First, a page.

Easy Pizza Recipes
Tell us what you think!
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Whole Wheat Pizza Dough Recipe
- 1 ½ cup water , warmed
- 2 tablespoon granulated sugar
- 1 tablespoon active dry yeast
- ¼ cup olive oil
- 2 cup unbleached, all-purpose flour (9 ounces)
- 2 cup white whole wheat flour (9 ounces)
- 1 ½ teaspoon salt
- Place the warm water in the bowl of a stand mixer. Stir in the sugar. Sprinkle the yeast over the surface of the water and stir gently. Allow to proof for a few minutes until foamy.1 ½ cup water, 2 tablespoon granulated sugar, 1 tablespoon active dry yeast
- Add the olive oil, flours, and salt. Place the bowl on the mixer and stir with the bread hook until a dough ball forms around the hook, scraping down the sides. (Alternatively, you can stir in the flour with a wooden spoon.)¼ cup olive oil, 2 cup unbleached, all-purpose flour, 2 cup white whole wheat flour, 1 ½ teaspoon salt
- Knead the dough ball for several minutes, either with the dough hook or by hand on a lightly floured surface.
- Once the dough ball is smooth and elastic, grease the bowl and place the dough ball in the center. Cover and allow the dough to rise until doubled in bulk, about 1 hour.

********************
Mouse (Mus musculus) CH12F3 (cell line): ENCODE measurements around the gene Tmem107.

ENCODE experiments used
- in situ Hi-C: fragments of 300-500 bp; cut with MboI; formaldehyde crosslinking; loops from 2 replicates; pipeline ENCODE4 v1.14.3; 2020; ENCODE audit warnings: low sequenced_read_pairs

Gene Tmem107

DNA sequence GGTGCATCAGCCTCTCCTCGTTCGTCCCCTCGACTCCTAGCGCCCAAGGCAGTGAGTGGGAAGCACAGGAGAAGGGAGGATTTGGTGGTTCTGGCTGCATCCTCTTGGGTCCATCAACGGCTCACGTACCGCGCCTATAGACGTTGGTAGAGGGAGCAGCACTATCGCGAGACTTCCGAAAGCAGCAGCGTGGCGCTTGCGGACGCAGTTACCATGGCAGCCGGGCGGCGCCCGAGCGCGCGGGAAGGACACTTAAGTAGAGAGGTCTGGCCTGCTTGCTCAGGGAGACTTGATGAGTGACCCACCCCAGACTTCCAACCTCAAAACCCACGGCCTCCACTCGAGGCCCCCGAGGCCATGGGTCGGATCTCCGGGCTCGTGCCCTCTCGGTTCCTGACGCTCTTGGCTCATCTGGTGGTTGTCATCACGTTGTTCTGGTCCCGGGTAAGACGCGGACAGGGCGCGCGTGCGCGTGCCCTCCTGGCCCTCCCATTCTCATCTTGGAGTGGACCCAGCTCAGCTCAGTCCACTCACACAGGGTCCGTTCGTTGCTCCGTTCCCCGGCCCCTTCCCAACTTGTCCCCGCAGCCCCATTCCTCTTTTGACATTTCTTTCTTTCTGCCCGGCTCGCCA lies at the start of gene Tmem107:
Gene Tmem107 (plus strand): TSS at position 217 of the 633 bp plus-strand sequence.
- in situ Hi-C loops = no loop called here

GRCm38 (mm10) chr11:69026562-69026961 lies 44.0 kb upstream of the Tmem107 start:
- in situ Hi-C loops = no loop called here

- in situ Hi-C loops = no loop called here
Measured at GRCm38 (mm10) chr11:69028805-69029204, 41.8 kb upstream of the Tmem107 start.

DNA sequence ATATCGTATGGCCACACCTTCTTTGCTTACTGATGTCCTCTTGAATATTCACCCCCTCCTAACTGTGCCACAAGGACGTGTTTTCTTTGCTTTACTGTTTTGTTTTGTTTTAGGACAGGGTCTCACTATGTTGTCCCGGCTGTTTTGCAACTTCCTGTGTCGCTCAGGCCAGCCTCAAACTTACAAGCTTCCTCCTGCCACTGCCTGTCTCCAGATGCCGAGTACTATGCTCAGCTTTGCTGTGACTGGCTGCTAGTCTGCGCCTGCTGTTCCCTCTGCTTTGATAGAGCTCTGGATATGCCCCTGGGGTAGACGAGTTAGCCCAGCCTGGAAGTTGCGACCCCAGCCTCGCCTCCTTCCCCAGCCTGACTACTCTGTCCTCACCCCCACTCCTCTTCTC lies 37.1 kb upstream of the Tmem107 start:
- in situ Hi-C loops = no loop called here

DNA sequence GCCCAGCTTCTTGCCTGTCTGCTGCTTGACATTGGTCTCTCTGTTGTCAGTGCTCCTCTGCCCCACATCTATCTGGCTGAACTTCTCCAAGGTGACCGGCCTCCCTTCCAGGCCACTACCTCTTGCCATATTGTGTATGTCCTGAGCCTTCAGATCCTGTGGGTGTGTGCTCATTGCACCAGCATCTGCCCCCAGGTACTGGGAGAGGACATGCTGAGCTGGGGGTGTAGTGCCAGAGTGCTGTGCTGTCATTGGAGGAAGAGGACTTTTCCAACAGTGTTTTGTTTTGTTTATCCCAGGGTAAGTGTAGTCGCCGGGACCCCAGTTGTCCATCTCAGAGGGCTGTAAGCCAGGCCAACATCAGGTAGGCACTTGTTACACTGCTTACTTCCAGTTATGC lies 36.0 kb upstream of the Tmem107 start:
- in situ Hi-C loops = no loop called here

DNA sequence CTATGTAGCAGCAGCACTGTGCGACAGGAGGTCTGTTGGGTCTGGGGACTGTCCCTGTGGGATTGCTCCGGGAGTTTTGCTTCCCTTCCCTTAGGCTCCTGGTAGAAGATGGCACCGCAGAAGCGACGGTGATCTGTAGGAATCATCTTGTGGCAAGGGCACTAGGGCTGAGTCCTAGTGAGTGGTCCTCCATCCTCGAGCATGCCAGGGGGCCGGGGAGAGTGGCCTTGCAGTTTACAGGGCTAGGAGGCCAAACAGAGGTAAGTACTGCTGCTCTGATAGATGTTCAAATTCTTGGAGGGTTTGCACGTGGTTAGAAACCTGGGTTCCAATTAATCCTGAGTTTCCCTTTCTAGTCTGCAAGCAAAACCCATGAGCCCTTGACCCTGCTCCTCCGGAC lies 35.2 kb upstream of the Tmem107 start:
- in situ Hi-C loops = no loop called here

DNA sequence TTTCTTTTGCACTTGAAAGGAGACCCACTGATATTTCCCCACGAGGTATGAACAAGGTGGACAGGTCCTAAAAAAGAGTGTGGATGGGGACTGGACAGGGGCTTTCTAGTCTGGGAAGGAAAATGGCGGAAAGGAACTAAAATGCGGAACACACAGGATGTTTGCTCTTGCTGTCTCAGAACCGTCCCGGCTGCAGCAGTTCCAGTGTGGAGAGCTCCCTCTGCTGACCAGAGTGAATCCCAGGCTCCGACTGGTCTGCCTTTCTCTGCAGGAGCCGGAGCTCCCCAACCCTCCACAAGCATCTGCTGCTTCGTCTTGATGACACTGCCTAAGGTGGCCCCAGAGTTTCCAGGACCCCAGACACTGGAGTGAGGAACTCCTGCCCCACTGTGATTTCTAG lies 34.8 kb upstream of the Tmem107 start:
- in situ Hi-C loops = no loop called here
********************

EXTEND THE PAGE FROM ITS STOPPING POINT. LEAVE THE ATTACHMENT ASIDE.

- When the dough is ready, remove it to a floured surface and cut into three portions. Shape each portion into a round ball. Allow the dough to rest for a few minutes and then proceed with your pizza recipe.
- Form each dough ball into a thin flat disk and place on a greased pizza pan or baking dish. Top with sauce and toppings and bake in a 475 degree oven for 9 to 10 minutes or until the crust is crisp and the cheese is melted.
This post was originally published on October 27, 2016. It has been updated for content and clarity.
What is the serving size for the nutrition value? Is that for a whole crust? Can’t wait to try this!
That applies to one 12-inch crust, not including toppings. Assuming 8 slices from a pizza, the crust portion would be just under 100 calories. This will vary if you make the pizzas into different sizes, of course.
Thank you! Exactly what I needed to know. Just printed it out, adding this to our menu for Friday! My kids love pizza night, too, and my hubby and I have been looking for healthier crust option that’s not cauliflower.
I have been trying to find a good whole wheat pizza dough recipe for YEARS! I made this last night and finally found a winner. I think the olive oil really make the difference and keeps the dough from drying out. Thank you!!
Yay! So glad you enjoyed it!
Can you post a video on how you shape your dough?
Yes! It’s something my husband and I are working on.